Additionality: Why do we care? Offsets mechanisms without additionality criteria would simply involve quantification of emissions reductions achieved through typical market activities, such as: –Normal capital stock turnover due to replacement of old equipment –Improvement of production efficiency or business practices to meet competitiveness goals –Typical market activities that provide emissions reduction co- benefits (e.g., building remodels, retrofits) –Actions undertaken to meet other non-GHG regulatory requirements –Actions undertaken as the result of market transformation incentives
Operationalizing Additionality: How do you accomplish? Two levels of additionality: –Regulatory additionality: is the project required by law or regulation? Simple yes/no test. –Financial additionality: does the project present an attractive investment alternative in the current market in relation to a BAU scenario? Requires a counterfactual assessment - knowledge of a future project scenario that will not actually take place Involves development of a project-specific business-as-usual baseline scenario Involves tests to determine investment attractiveness, such as market barrier evaluation, financial analysis (IRR or NPV for project with and without expected offset allowance revenue, as compared to baseline project scenario)
Operationalizing Additionality: How do you accomplish? Case-by-case evaluation of financial additionality can be problematic Process can be resource intensive, for both project developers and regulatory agency staff Selection of case-specific scenarios and variables is critical to outcome Subject to potential gaming: tell me a good story Difficult to accurately gauge the investment calculus of individual investors –Threshold investment decisions, such as IRR benchmarks, vary among investors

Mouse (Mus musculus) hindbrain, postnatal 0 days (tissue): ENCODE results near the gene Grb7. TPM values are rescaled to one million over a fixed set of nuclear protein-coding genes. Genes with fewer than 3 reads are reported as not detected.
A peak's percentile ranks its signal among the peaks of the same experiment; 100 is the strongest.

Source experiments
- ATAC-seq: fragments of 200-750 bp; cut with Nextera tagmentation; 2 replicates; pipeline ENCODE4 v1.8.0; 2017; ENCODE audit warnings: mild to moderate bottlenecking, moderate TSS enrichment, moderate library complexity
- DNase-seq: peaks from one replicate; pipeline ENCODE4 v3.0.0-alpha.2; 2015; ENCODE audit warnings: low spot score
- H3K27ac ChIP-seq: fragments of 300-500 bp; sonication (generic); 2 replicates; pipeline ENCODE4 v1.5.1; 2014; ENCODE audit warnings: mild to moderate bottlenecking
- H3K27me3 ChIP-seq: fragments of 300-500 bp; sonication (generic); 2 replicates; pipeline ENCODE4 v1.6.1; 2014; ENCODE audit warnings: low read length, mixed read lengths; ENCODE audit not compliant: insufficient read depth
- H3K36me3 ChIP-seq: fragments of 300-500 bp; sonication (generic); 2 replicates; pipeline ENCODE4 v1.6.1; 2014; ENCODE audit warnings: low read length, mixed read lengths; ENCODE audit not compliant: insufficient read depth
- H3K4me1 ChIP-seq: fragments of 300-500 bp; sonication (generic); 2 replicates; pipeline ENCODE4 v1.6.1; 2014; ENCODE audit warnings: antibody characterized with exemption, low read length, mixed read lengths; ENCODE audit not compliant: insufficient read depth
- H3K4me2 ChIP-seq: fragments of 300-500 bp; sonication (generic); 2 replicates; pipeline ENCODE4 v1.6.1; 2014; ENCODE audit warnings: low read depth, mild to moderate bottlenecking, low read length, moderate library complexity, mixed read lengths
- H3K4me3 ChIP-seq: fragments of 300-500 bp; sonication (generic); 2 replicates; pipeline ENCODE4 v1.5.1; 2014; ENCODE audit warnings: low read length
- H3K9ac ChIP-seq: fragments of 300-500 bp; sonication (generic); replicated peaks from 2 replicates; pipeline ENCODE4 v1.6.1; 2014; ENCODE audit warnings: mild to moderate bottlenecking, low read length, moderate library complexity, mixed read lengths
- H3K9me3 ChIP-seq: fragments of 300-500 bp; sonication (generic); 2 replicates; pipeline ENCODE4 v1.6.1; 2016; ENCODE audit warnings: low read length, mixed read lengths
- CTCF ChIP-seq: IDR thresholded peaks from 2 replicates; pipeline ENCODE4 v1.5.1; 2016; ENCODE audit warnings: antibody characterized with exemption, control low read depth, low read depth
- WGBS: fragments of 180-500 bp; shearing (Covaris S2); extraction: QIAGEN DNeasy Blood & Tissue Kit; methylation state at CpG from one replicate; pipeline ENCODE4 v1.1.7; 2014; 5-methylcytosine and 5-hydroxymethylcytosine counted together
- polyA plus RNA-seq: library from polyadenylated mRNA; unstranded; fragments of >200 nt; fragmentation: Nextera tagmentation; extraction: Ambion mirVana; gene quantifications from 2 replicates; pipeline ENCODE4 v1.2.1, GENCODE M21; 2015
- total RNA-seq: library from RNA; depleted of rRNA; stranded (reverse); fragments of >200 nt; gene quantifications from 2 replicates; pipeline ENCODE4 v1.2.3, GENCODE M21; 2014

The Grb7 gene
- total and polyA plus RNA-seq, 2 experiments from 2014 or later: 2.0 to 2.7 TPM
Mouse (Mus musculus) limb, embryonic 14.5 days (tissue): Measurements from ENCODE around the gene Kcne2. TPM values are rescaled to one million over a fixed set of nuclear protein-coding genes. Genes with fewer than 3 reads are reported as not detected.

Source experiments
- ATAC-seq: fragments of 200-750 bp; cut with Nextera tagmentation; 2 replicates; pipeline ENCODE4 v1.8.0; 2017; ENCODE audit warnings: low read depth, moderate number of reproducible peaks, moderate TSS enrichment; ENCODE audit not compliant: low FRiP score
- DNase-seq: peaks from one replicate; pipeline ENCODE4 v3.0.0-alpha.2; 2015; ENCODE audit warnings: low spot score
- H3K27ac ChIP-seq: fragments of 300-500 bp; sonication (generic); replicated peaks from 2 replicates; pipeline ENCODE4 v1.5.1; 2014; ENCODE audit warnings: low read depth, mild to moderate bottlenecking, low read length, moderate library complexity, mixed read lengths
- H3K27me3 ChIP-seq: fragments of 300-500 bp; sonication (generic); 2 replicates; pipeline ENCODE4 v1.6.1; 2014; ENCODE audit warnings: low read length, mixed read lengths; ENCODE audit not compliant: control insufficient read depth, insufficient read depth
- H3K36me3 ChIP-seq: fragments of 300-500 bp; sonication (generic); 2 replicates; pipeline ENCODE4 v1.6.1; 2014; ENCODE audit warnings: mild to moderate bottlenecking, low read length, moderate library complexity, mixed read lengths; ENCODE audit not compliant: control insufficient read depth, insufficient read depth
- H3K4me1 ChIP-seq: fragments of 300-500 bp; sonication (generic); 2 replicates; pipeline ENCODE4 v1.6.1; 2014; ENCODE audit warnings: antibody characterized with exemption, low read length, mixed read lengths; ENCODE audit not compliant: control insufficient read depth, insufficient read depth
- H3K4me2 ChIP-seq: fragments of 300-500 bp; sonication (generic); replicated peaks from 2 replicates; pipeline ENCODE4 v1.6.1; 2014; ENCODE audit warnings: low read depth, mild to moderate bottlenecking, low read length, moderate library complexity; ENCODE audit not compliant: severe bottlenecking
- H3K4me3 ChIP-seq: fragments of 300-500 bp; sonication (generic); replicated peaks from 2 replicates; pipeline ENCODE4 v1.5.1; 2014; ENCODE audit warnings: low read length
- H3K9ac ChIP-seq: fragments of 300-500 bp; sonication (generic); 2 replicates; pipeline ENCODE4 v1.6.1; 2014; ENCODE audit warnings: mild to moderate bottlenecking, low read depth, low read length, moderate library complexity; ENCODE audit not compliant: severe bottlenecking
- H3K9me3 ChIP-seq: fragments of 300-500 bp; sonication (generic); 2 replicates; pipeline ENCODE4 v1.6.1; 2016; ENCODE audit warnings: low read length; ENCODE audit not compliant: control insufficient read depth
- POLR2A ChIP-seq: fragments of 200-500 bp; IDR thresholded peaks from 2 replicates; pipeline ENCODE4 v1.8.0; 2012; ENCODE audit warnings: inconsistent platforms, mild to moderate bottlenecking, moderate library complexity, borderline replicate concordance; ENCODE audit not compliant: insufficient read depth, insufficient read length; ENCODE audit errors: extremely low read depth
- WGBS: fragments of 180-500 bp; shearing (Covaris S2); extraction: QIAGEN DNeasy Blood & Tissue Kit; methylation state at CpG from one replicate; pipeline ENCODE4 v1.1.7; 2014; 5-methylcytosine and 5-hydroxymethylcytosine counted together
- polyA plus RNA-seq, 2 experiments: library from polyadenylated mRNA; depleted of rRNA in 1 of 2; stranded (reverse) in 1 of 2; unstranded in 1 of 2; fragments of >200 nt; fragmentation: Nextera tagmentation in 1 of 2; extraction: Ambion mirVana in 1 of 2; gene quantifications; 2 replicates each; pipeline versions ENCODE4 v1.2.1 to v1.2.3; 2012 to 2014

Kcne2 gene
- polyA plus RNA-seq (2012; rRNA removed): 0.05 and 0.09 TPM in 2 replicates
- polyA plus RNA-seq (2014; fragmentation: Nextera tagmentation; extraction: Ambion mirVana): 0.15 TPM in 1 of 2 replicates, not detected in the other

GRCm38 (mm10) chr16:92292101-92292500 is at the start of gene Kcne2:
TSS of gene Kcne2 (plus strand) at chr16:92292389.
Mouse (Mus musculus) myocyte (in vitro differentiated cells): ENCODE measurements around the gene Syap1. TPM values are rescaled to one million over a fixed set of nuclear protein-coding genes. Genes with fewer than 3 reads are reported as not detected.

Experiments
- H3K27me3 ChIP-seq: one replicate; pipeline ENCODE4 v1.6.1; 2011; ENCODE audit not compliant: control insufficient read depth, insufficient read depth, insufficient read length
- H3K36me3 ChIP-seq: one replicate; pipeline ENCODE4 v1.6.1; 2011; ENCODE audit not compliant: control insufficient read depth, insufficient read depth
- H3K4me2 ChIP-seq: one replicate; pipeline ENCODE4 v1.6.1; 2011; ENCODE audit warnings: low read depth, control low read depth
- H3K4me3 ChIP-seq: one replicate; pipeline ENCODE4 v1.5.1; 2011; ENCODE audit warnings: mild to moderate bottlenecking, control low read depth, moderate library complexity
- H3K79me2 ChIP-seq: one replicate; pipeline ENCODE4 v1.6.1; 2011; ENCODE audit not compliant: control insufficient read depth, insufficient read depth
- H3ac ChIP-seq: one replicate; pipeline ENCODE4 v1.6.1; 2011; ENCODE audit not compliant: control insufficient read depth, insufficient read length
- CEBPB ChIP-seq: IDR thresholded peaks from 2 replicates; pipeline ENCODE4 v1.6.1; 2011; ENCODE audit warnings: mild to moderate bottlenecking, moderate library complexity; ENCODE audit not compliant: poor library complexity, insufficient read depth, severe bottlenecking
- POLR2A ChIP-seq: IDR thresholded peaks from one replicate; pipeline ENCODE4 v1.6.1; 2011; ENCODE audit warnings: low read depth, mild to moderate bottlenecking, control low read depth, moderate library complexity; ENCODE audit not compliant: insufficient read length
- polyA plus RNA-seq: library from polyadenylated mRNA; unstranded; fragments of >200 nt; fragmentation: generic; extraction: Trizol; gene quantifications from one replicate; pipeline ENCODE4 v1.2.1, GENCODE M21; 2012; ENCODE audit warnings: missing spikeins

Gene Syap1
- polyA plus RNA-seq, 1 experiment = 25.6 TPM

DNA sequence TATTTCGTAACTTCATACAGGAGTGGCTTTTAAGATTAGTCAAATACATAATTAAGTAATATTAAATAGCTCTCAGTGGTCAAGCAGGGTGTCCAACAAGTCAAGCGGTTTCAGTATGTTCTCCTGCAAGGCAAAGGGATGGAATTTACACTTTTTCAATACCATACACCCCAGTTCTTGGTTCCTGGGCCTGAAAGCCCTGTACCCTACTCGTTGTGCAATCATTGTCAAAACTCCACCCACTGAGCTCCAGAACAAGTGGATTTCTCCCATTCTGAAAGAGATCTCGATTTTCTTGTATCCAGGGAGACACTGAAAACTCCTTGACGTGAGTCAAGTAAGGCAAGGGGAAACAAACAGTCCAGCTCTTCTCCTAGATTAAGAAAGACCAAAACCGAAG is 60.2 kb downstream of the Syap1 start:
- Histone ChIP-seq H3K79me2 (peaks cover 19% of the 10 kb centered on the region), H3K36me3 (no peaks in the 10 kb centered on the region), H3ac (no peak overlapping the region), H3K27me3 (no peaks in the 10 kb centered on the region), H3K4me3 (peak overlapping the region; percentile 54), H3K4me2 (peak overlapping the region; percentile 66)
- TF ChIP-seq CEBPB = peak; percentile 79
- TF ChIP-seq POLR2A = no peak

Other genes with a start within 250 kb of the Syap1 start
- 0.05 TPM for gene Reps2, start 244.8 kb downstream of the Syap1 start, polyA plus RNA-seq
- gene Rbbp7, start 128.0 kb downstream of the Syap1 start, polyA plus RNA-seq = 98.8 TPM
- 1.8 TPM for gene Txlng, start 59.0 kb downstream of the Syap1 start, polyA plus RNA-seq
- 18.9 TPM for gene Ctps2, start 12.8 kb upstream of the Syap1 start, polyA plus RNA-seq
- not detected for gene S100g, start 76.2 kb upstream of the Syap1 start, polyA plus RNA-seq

Operationalizing Additionality: What are the alternatives? Use benchmarks and/or performance standards as proxies to infer financial additionality Examples: –Benchmark: qualitative eligibility criteria for a project that reasonably ensures that project is unlikely under standard market practice For example, prohibition of receipt of both offset allowances and other attribute credits, such as RECs, to address likely current market drivers for categories of projects –Performance standard: projects that exceed the standard qualify as additional Emission rate Energy efficiency criteria Market penetration rate
Challenges to Use of Benchmarks and Performance Standards Subject to potential false positives and false negatives (as is case-by-case review approach) –Approval of non-additional projects –Rejection of additional projects Refinement of benchmarks and performance standards may be required over time to optimize balance of false positives/false negatives –Goal is provision of reasonable assurance that approved projects significantly exceed standard market practice Requires continuing evaluation of market conditions and periodic revisions to benchmarks and performance standards as market conditions change –Cant escape resource-intensive nature of ensuring offset project quality
Overview of Model Rule Offsets Components Each eligible offset type has a standard in the model rule, outlining in detail the following: –Eligibility (includes additionality provisions) –Project description –Emissions baseline determination –Calculation of emissions reductions (or net carbon sequestered) –Monitoring and verification requirements –While proposed regulatory language is detailed, there will be the need for the development of guidance documents to clarify some regulatory requirements
Overview of Model Rule Offsets Components Two-step application process –Consistency determination (made by regulatory agency): Project eligibility Certification of monitoring and verification plan Emissions baseline determination, as appropriate –Submittal of monitoring and verification reports: Must receive consistency determination prior to submittal of first M&V report Offsets allowances issued based on emissions reductions demonstrated per approved M&V reports –Both steps of the process require independent verification component by accredited verifiers –Offset allowances awarded by regulatory agency
For more information... Specific regulatory language elaborated in RGGI model rule Model rule available at http://www.rggi.org/modelrule.htm Contact me if you have questions: –609-292-6818 –email@example.com